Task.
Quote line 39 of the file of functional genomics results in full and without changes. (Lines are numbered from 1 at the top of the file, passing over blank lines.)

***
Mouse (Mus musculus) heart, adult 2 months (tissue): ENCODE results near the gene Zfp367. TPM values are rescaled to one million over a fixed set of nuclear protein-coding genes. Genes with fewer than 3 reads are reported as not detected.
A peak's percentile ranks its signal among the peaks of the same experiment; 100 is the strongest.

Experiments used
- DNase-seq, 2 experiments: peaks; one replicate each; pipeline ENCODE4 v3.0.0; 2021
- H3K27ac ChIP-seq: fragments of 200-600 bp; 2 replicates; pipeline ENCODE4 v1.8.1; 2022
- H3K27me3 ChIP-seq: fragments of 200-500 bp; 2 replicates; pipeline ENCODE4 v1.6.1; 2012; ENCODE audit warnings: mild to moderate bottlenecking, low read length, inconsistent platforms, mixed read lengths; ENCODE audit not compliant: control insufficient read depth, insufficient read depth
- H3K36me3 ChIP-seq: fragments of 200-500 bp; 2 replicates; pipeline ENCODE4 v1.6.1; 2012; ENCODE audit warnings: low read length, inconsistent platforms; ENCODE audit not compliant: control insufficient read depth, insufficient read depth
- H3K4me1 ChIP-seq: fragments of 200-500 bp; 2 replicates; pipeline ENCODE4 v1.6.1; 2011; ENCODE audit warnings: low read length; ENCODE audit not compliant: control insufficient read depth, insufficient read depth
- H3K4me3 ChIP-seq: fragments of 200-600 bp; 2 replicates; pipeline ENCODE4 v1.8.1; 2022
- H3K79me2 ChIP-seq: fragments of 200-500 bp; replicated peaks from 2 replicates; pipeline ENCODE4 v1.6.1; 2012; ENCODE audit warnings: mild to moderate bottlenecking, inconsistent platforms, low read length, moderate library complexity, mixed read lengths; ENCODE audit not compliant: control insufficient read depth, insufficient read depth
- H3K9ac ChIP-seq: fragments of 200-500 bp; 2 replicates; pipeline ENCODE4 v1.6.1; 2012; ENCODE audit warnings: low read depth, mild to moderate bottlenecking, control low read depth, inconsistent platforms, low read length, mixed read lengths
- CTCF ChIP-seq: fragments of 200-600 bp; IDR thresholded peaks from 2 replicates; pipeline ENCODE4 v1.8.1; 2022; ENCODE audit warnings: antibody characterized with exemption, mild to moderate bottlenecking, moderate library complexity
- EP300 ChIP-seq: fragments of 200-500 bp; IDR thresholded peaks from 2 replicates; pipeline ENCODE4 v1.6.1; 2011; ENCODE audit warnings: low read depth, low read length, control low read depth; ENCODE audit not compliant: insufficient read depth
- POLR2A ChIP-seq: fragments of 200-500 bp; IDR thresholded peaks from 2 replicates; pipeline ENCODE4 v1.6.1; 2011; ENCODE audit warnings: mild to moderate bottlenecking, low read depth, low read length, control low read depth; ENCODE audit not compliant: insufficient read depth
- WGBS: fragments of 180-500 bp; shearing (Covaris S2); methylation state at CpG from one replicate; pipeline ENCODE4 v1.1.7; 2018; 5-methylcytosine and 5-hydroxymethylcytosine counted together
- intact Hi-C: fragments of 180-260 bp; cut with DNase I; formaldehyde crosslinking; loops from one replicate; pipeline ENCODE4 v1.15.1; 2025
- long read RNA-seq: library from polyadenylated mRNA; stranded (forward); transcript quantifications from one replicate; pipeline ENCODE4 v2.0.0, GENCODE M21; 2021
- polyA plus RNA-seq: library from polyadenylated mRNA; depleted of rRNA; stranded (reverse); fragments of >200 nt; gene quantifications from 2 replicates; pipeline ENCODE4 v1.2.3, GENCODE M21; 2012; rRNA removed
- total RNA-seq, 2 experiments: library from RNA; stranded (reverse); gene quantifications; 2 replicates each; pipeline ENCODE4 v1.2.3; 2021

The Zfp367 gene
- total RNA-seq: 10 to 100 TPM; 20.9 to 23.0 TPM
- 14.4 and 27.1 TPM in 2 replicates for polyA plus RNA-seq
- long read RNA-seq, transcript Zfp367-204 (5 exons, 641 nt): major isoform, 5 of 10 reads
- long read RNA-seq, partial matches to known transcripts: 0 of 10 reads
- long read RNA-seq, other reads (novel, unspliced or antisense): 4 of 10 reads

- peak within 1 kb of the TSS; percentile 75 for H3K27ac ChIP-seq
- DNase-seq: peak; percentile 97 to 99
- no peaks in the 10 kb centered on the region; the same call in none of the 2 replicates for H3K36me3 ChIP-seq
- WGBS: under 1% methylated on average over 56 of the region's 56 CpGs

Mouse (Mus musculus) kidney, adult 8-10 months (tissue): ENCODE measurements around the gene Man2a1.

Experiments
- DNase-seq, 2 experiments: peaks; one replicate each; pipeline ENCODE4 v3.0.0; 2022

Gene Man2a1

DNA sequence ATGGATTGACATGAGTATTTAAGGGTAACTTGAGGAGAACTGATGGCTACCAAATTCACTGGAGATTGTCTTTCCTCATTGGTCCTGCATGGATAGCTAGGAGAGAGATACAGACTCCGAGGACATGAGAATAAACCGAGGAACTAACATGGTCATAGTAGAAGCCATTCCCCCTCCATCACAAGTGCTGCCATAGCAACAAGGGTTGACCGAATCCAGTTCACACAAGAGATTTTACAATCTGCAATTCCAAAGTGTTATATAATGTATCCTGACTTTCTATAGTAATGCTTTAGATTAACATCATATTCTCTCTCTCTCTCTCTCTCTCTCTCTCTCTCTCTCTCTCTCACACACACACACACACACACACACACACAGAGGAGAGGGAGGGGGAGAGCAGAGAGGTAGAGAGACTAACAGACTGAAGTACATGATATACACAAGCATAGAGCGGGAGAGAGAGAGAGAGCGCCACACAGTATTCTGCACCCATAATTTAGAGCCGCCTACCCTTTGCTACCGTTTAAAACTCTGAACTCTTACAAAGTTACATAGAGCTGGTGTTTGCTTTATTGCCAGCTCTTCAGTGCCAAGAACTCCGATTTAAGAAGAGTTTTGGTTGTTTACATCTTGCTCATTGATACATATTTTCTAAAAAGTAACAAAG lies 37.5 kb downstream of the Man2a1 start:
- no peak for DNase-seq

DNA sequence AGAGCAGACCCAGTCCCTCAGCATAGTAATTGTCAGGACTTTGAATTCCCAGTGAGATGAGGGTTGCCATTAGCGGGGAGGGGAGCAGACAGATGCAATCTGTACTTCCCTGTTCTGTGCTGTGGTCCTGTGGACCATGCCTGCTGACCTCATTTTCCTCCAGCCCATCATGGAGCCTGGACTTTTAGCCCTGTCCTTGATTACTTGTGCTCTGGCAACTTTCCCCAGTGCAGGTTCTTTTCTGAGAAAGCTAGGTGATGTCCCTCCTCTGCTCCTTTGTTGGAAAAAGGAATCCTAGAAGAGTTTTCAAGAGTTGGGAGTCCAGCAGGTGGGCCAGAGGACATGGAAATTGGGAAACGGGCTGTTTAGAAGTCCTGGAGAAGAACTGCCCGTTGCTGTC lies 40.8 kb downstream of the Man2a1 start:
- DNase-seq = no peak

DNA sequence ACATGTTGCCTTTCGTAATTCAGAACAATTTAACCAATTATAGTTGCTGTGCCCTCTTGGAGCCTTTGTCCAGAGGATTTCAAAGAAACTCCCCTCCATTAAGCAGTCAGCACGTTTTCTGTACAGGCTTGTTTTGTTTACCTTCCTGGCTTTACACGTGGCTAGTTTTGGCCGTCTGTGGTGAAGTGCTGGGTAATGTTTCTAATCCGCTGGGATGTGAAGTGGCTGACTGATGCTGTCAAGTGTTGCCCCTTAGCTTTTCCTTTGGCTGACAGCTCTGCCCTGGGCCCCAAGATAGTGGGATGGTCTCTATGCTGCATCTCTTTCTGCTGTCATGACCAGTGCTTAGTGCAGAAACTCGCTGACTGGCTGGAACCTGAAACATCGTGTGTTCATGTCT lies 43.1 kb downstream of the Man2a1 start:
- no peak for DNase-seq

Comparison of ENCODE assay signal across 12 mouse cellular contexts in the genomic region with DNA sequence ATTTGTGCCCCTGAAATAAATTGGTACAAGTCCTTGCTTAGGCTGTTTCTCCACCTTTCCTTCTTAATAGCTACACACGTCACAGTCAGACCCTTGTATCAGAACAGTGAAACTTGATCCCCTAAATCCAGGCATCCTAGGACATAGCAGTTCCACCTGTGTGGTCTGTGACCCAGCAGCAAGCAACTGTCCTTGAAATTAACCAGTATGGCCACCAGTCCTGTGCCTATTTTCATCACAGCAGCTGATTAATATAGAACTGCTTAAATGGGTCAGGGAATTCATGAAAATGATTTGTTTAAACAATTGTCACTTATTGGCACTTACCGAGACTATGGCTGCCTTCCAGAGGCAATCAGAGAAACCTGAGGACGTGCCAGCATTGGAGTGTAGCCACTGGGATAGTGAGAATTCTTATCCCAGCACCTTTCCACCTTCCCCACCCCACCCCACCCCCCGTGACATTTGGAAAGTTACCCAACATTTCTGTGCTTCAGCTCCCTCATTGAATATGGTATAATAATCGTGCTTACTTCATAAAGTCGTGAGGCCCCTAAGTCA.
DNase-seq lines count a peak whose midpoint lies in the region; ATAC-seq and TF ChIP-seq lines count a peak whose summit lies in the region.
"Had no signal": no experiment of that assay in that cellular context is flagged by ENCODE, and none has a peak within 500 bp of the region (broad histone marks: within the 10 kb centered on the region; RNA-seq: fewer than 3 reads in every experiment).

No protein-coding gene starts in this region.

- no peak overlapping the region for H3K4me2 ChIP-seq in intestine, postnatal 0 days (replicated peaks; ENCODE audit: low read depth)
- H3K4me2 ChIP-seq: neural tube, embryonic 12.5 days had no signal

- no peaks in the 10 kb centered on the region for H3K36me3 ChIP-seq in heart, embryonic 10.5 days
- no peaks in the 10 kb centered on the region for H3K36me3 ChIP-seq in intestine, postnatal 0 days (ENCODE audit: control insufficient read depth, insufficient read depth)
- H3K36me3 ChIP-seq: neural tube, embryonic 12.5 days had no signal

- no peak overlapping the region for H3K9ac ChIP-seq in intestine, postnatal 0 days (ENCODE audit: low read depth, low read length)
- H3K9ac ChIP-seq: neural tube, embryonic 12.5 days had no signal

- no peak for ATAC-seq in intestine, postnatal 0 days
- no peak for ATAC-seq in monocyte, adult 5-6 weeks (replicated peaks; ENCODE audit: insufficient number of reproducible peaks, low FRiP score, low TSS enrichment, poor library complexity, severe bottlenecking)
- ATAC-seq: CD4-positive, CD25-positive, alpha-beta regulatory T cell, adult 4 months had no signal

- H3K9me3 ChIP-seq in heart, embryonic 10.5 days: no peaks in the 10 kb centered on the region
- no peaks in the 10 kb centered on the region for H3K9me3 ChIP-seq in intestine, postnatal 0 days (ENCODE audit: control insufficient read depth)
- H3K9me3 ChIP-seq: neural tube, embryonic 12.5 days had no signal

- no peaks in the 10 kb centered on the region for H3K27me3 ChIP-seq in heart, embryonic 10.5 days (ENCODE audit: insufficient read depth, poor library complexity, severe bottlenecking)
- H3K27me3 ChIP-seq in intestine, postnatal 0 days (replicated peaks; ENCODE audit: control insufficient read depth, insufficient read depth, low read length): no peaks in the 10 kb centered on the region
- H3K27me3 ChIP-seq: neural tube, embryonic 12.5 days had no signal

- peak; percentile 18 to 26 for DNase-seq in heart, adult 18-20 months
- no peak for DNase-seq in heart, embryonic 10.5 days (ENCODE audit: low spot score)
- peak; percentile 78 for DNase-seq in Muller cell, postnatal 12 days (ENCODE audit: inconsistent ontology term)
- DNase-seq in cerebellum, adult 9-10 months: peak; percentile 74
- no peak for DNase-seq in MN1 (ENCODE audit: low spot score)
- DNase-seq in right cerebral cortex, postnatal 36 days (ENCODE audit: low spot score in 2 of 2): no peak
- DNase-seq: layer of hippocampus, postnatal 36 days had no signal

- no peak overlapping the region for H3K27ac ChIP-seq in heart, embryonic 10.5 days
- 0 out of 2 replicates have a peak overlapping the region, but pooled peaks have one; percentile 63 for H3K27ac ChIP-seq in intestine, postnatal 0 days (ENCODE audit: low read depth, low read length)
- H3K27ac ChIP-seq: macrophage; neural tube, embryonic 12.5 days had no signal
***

- no peak for DNase-seq